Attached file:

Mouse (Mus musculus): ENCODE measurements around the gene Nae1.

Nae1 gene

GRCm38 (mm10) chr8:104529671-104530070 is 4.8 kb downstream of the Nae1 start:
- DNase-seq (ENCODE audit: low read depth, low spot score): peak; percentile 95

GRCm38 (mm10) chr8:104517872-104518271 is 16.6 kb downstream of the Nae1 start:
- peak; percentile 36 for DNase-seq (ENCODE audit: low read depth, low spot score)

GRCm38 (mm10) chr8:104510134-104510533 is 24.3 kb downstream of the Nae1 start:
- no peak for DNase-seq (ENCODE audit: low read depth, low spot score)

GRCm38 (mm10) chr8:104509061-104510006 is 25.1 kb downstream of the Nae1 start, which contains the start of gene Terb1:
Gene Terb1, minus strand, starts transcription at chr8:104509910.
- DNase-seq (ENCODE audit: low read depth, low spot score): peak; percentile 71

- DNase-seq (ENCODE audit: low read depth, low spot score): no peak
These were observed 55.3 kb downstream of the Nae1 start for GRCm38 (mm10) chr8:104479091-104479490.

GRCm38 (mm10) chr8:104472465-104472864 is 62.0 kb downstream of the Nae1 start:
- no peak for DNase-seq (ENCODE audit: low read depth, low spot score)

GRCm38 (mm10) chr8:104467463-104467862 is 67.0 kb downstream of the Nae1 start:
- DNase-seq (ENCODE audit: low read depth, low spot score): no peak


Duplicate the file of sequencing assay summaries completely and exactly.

Mouse (Mus musculus): ENCODE measurements around the gene Nae1.

Nae1 gene

GRCm38 (mm10) chr8:104529671-104530070 is 4.8 kb downstream of the Nae1 start:
- DNase-seq (ENCODE audit: low read depth, low spot score): peak; percentile 95

GRCm38 (mm10) chr8:104517872-104518271 is 16.6 kb downstream of the Nae1 start:
- peak; percentile 36 for DNase-seq (ENCODE audit: low read depth, low spot score)

GRCm38 (mm10) chr8:104510134-104510533 is 24.3 kb downstream of the Nae1 start:
- no peak for DNase-seq (ENCODE audit: low read depth, low spot score)

GRCm38 (mm10) chr8:104509061-104510006 is 25.1 kb downstream of the Nae1 start, which contains the start of gene Terb1:
Gene Terb1, minus strand, starts transcription at chr8:104509910.
- DNase-seq (ENCODE audit: low read depth, low spot score): peak; percentile 71

- DNase-seq (ENCODE audit: low read depth, low spot score): no peak
These were observed 55.3 kb downstream of the Nae1 start for GRCm38 (mm10) chr8:104479091-104479490.

GRCm38 (mm10) chr8:104472465-104472864 is 62.0 kb downstream of the Nae1 start:
- no peak for DNase-seq (ENCODE audit: low read depth, low spot score)

GRCm38 (mm10) chr8:104467463-104467862 is 67.0 kb downstream of the Nae1 start:
- DNase-seq (ENCODE audit: low read depth, low spot score): no peak